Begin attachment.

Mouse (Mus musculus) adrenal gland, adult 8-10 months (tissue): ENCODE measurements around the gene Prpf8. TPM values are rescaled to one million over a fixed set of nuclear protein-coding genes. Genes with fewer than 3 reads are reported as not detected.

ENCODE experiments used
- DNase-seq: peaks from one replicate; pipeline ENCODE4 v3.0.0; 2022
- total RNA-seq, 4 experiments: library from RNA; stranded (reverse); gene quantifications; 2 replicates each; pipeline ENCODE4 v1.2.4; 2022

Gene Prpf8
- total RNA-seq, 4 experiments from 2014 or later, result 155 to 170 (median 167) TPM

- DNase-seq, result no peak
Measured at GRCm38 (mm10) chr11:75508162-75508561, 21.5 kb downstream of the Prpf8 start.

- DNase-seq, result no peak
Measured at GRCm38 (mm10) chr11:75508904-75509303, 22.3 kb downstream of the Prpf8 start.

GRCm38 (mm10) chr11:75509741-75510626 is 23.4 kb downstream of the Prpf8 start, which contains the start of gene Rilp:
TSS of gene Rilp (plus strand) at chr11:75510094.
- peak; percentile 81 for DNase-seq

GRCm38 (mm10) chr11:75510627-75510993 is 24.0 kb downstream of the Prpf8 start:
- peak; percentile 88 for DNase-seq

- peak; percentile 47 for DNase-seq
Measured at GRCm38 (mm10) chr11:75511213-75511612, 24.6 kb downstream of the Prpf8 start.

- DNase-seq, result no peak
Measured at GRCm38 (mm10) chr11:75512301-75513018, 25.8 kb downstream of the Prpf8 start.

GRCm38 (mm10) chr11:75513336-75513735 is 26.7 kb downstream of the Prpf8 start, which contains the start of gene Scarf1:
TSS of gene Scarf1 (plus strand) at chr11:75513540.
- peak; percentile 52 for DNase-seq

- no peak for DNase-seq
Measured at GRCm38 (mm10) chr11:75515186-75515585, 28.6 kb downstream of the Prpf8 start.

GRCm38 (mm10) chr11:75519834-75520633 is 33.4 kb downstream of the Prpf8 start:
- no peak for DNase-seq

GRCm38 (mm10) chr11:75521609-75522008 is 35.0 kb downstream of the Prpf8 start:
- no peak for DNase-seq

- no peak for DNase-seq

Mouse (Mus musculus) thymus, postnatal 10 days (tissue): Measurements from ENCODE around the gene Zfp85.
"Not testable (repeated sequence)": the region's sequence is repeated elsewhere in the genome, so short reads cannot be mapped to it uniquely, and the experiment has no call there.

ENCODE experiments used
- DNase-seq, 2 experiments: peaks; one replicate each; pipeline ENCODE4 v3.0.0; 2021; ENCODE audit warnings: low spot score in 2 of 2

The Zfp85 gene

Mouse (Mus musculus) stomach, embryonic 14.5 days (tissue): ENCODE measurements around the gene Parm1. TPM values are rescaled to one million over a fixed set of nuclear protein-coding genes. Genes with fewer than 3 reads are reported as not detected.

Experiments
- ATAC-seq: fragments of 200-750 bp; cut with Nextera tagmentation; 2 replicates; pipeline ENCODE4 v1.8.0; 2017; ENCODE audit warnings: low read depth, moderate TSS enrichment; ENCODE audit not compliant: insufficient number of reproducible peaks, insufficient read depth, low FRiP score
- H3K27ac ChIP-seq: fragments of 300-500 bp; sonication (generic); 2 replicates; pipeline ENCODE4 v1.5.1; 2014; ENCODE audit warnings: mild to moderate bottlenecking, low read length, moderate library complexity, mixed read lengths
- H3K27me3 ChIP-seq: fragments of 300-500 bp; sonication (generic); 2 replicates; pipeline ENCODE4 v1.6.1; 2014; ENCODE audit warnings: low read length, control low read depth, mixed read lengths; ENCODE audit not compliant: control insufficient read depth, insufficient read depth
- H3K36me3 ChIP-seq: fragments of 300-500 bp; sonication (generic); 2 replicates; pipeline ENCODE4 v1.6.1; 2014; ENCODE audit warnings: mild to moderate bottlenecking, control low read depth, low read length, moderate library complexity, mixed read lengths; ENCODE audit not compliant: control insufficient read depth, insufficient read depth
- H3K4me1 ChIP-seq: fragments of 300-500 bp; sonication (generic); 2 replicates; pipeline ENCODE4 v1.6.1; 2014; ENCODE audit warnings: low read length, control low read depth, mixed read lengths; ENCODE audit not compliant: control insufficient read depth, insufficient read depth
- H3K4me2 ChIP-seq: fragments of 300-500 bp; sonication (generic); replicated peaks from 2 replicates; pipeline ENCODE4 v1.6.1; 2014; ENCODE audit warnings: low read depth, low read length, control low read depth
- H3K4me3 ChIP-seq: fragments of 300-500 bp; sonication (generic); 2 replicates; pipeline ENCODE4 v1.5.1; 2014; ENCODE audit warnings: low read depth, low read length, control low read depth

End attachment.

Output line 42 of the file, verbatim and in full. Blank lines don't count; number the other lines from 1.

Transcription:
- H3K4me2 ChIP-seq: fragments of 300-500 bp; sonication (generic); replicated peaks from 2 replicates; pipeline ENCODE4 v1.6.1; 2014; ENCODE audit warnings: low read depth, low read length, control low read depth